HMV Closing? Electronics Retailer Enters AdministrationBy: Sean Patterson - January 15, 2013
HMV, the British entertainment retailer, has announced that its discussions with creditors have come to an end and the company will enter administration. Trading of HMV stock has been suspended on the London Stock Exchange. Deloitte partners Nick, Edwards, Neville Kahn, and Rob Harding have been name-dropped as posible administrators of the company and some of its subsidiaries.
HMV has released an official statement regarding the key events:
On 13 December 2012, the Company announced that as a result of current market trading conditions, the Company faced material uncertainties and that it was probable that the Group would not comply with its banking covenants at the end of January 2013. The Company also stated that it was in discussions with its banks.
Since that date, the Company has continued the discussions with its banks and other key stakeholders to remedy the imminent covenant breach. However, the Board regrets to announce that it has been unable to reach a position where it feels able to continue to trade outside of insolvency protection, and in the circumstances therefore intends to file notice to appoint administrators to the Company and certain of its subsidiaries with immediate effect.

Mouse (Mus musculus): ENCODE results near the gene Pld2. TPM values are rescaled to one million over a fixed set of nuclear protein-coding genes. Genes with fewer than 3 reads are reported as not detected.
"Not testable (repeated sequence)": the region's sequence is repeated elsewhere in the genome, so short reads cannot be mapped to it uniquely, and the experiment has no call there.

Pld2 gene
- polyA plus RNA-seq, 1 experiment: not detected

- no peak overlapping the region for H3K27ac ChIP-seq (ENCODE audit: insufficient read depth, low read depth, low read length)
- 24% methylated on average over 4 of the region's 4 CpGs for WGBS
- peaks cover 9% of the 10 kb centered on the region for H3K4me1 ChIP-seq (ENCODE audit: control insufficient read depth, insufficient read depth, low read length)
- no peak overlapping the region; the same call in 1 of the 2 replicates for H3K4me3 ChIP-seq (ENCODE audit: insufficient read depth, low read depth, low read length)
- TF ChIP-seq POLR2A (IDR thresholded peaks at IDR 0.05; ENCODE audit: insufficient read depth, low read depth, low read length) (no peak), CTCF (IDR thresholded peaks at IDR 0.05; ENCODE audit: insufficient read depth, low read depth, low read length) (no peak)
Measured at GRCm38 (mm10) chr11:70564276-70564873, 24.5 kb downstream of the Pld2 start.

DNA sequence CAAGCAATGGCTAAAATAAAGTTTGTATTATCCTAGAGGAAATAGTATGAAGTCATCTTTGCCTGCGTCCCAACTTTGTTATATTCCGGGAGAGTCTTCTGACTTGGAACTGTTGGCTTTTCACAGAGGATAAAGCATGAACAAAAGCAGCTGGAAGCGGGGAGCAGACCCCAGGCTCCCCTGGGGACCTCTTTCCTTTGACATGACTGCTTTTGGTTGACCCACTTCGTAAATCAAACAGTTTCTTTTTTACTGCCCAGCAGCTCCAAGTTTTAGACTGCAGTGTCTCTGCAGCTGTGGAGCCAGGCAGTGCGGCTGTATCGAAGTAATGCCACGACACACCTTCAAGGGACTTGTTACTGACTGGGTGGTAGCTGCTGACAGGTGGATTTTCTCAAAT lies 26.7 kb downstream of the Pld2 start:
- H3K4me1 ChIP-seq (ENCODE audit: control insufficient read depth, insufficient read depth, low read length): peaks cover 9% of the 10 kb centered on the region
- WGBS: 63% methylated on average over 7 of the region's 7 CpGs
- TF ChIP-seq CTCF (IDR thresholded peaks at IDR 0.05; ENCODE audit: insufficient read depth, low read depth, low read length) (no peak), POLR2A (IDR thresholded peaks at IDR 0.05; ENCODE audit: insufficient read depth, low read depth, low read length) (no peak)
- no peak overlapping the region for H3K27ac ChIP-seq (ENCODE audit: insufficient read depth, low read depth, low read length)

The Directors of the Company understand that it is the intention of the administrators, once appointed, to continue to trade whilst they seek a purchaser for the business.
It is proposed that Nick Edwards, Neville Kahn and Rob Harding, partners of Deloitte LLP, will be appointed as the administrators of the Company and certain of its subsidiaries.
The Company’s ordinary shares will be suspended from trading on the London Stock Exchange with immediate effect.
The situation is similar to that faced by Game Group in March of last year. Game entered administration and closed hundreds of stores throughout the U.K.
Physical retailers of electronics goods, such as Best Buy, have been seeing declining sales in the face of the growing internet retailers and streaming video services. There are also rumors that entertainment companies will be increasing the pressure on the market for used physical media using digital rights management (DRM) and other tactics.